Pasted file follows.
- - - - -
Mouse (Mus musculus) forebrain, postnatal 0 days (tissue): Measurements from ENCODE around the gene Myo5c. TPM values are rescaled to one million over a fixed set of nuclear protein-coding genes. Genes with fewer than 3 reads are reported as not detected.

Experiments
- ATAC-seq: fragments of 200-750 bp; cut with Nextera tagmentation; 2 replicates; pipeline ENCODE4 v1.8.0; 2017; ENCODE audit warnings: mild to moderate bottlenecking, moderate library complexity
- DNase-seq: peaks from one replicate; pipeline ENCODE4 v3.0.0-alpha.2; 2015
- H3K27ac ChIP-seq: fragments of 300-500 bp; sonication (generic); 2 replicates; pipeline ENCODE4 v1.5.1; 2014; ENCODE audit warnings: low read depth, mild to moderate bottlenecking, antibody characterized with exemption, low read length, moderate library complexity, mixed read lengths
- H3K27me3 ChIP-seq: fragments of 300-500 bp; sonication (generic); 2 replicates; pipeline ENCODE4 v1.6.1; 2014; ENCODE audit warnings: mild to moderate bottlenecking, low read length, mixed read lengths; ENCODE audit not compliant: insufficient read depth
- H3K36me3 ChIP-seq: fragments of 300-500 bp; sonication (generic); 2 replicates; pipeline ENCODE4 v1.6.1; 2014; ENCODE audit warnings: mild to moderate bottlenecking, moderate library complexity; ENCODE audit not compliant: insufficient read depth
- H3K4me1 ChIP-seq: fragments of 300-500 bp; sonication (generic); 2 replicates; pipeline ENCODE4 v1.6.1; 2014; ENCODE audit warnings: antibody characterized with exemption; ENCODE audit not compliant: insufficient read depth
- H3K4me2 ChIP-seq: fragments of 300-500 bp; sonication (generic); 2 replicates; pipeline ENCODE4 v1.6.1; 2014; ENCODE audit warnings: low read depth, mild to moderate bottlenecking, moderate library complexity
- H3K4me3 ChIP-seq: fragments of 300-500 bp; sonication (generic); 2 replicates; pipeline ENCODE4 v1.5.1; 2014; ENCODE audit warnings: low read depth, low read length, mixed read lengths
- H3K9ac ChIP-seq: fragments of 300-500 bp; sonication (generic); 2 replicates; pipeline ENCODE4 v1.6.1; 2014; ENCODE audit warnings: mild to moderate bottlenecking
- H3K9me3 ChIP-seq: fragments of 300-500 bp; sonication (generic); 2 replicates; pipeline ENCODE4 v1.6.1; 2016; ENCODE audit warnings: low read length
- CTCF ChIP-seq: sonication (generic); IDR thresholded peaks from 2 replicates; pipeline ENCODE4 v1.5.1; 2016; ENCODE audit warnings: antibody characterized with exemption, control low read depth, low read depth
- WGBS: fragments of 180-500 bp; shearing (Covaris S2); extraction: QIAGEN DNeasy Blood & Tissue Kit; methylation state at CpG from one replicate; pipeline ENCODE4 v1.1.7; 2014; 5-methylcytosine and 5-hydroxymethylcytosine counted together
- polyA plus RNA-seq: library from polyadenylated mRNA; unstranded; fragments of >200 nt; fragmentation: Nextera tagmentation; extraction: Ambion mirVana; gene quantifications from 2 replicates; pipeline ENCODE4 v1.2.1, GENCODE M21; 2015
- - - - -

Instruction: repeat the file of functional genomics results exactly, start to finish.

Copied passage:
Mouse (Mus musculus) forebrain, postnatal 0 days (tissue): Measurements from ENCODE around the gene Myo5c. TPM values are rescaled to one million over a fixed set of nuclear protein-coding genes. Genes with fewer than 3 reads are reported as not detected.

Experiments
- ATAC-seq: fragments of 200-750 bp; cut with Nextera tagmentation; 2 replicates; pipeline ENCODE4 v1.8.0; 2017; ENCODE audit warnings: mild to moderate bottlenecking, moderate library complexity
- DNase-seq: peaks from one replicate; pipeline ENCODE4 v3.0.0-alpha.2; 2015
- H3K27ac ChIP-seq: fragments of 300-500 bp; sonication (generic); 2 replicates; pipeline ENCODE4 v1.5.1; 2014; ENCODE audit warnings: low read depth, mild to moderate bottlenecking, antibody characterized with exemption, low read length, moderate library complexity, mixed read lengths
- H3K27me3 ChIP-seq: fragments of 300-500 bp; sonication (generic); 2 replicates; pipeline ENCODE4 v1.6.1; 2014; ENCODE audit warnings: mild to moderate bottlenecking, low read length, mixed read lengths; ENCODE audit not compliant: insufficient read depth
- H3K36me3 ChIP-seq: fragments of 300-500 bp; sonication (generic); 2 replicates; pipeline ENCODE4 v1.6.1; 2014; ENCODE audit warnings: mild to moderate bottlenecking, moderate library complexity; ENCODE audit not compliant: insufficient read depth
- H3K4me1 ChIP-seq: fragments of 300-500 bp; sonication (generic); 2 replicates; pipeline ENCODE4 v1.6.1; 2014; ENCODE audit warnings: antibody characterized with exemption; ENCODE audit not compliant: insufficient read depth
- H3K4me2 ChIP-seq: fragments of 300-500 bp; sonication (generic); 2 replicates; pipeline ENCODE4 v1.6.1; 2014; ENCODE audit warnings: low read depth, mild to moderate bottlenecking, moderate library complexity
- H3K4me3 ChIP-seq: fragments of 300-500 bp; sonication (generic); 2 replicates; pipeline ENCODE4 v1.5.1; 2014; ENCODE audit warnings: low read depth, low read length, mixed read lengths
- H3K9ac ChIP-seq: fragments of 300-500 bp; sonication (generic); 2 replicates; pipeline ENCODE4 v1.6.1; 2014; ENCODE audit warnings: mild to moderate bottlenecking
- H3K9me3 ChIP-seq: fragments of 300-500 bp; sonication (generic); 2 replicates; pipeline ENCODE4 v1.6.1; 2016; ENCODE audit warnings: low read length
- CTCF ChIP-seq: sonication (generic); IDR thresholded peaks from 2 replicates; pipeline ENCODE4 v1.5.1; 2016; ENCODE audit warnings: antibody characterized with exemption, control low read depth, low read depth
- WGBS: fragments of 180-500 bp; shearing (Covaris S2); extraction: QIAGEN DNeasy Blood & Tissue Kit; methylation state at CpG from one replicate; pipeline ENCODE4 v1.1.7; 2014; 5-methylcytosine and 5-hydroxymethylcytosine counted together
- polyA plus RNA-seq: library from polyadenylated mRNA; unstranded; fragments of >200 nt; fragmentation: Nextera tagmentation; extraction: Ambion mirVana; gene quantifications from 2 replicates; pipeline ENCODE4 v1.2.1, GENCODE M21; 2015